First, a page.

[lit-ideas] Re: Understanding Why Newton Contributed To Human Knowledge With A False Theory

  • From: Donal McEvoy <donalmcevoyuk@xxxxxxxxxxx>
  • To: lit-ideas@xxxxxxxxxxxxx
  • Date: Tue, 4 Dec 2007 12:33:53 +0000 (GMT)

There is much homework for me to do in this thread, particularly in exploring
why logic and maths might themselves be fallible. I should still perhaps say,
even at this stage, that Popper's phil. of maths and logic is not the same as
Lakatos' in 'Proof and Refutations' or Lakatos subsequently. Meantime..

--- Andreas Ramos <andreas@xxxxxxxxxxx> wrote:
>  Most of our knowledge is depersonalized and externalized information.

It might be clearer to distinguish knowledge qua 'objective knowledge' from
'knowing' as a subjective state. Ie. 'Knowledge' at its World 3 'objective'
level from 'knowledge' at its World 2 'subjective' level. 

In fact, one of the uses of Popper's 'three-worlds' approach (which we find
foreshadowed in Frege und 'das dritte Reich') is that we can consider a term
like 'knowledge' in its W3, W2 and W1 separate forms; and avoid the kinds of
confusions that may arise when we use the term 'knowledge' without
recognising that we have moved between these 'forms' and thus changed the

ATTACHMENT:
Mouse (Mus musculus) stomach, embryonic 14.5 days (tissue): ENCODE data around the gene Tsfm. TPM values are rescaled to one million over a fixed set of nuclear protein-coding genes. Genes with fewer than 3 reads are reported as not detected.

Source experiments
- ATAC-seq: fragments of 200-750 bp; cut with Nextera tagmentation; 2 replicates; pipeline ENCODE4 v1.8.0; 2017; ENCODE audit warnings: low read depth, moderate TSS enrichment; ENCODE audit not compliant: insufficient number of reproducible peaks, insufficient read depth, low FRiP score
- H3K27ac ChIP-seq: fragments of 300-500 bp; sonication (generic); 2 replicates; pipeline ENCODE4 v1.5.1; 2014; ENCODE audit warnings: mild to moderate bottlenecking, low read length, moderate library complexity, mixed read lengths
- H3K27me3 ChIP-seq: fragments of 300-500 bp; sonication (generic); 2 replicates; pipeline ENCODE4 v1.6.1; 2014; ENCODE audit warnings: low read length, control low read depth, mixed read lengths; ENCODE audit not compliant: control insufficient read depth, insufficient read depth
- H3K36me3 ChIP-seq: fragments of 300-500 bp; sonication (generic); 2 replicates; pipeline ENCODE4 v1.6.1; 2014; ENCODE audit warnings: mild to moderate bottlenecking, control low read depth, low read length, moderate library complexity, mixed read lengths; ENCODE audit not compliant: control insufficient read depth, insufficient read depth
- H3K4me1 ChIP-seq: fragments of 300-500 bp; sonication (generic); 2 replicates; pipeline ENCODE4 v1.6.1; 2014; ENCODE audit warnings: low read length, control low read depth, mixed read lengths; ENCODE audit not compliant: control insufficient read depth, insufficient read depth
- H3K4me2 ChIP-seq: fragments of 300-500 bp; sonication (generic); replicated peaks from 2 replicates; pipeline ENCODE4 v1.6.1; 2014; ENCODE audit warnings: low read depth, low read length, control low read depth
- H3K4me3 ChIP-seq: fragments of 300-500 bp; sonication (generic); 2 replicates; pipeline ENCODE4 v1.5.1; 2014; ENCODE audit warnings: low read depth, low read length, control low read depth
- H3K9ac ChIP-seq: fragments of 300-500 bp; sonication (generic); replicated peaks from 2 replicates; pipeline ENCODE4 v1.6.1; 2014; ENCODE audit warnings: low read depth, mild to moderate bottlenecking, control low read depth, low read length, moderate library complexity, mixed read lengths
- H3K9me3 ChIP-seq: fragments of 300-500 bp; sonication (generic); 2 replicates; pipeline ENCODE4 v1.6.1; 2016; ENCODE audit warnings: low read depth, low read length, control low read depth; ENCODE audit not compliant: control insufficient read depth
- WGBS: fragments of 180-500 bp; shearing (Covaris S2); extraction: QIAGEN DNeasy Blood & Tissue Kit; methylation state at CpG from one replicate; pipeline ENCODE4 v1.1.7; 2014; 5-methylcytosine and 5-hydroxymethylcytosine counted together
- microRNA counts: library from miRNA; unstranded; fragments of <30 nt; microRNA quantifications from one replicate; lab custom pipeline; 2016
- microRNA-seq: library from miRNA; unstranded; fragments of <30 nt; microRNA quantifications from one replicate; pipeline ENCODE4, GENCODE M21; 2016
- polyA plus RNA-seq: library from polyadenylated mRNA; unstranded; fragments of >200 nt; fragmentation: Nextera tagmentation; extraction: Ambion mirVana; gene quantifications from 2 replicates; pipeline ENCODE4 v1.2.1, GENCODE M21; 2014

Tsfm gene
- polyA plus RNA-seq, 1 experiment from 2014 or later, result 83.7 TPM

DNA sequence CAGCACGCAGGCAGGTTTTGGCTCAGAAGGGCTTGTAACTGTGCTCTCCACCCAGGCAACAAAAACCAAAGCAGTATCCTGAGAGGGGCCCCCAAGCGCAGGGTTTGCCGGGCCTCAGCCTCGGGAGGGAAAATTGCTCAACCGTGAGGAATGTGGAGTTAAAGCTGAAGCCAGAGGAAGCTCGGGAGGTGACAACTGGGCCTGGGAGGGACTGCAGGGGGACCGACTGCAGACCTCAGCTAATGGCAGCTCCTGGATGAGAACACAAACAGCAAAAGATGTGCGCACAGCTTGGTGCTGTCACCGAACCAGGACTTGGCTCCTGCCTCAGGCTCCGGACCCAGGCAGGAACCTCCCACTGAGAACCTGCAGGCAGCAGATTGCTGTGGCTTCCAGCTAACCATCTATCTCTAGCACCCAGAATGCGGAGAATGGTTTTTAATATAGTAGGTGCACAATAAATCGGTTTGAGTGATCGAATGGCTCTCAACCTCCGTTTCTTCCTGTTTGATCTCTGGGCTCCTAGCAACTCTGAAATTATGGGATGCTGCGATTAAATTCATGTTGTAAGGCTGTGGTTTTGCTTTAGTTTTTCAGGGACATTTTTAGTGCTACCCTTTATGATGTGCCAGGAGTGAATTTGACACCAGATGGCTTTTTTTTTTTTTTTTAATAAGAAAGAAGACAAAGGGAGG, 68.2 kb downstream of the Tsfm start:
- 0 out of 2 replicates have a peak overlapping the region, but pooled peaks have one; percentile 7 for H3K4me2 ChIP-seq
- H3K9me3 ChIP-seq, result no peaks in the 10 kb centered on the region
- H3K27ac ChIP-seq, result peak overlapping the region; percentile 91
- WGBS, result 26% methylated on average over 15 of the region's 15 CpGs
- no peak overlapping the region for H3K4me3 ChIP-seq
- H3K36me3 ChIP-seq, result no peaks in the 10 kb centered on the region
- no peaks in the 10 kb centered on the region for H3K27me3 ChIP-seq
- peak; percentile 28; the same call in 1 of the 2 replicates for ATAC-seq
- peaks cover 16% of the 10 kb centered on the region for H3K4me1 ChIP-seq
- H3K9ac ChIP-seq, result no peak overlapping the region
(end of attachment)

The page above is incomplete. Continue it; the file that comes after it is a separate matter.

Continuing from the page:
substance of the meaning. Whether we agree or disagree that there is a W3-1
etc. the terminology is useful in marking important possible distinctions
that are not marked by the use of the terms 'knowing' and 'knowledge' per se.

I am reluctant to give a hostage to fortune but I think that, depending what
we mean of course, "most of our knowledge is depersonalized and externalized
information," as Popper sees it anyway.

Even our in-built knowledge is "depersonalized and externalized" in the
important sense that it is derived from an "externalized" process called
'evolution' and not from anything much to do with us as a person - though of
course it affects us as person. For examples of in-built knowledge consider
everything from a new-born seeking its mother's breast, or learning a
'language', to a tree that in a drought spreads its roots to tap into further
and deeper sources of water [if possible].

On Popper's conception humans, yes, are _selves_ - but as selves they are
also processes rather than substances. [To seek a substance to the 'self'
Popper feels, I think, is to go down the wrong road; equally the kind of
Humean arguments against the self are only arguments against the self qua
'substance' and not arguments against the self per se; Popper defends the
'self' on partly evolutionary grounds and partly because a large part of the
evolution of human knowledge and culture cannot be otherwise well
understood]. 'Selves' are processes that interact with other physical and
mental and 'objective knowledge' processes. Including processes that are
themselves the products of the activity of other selves. 


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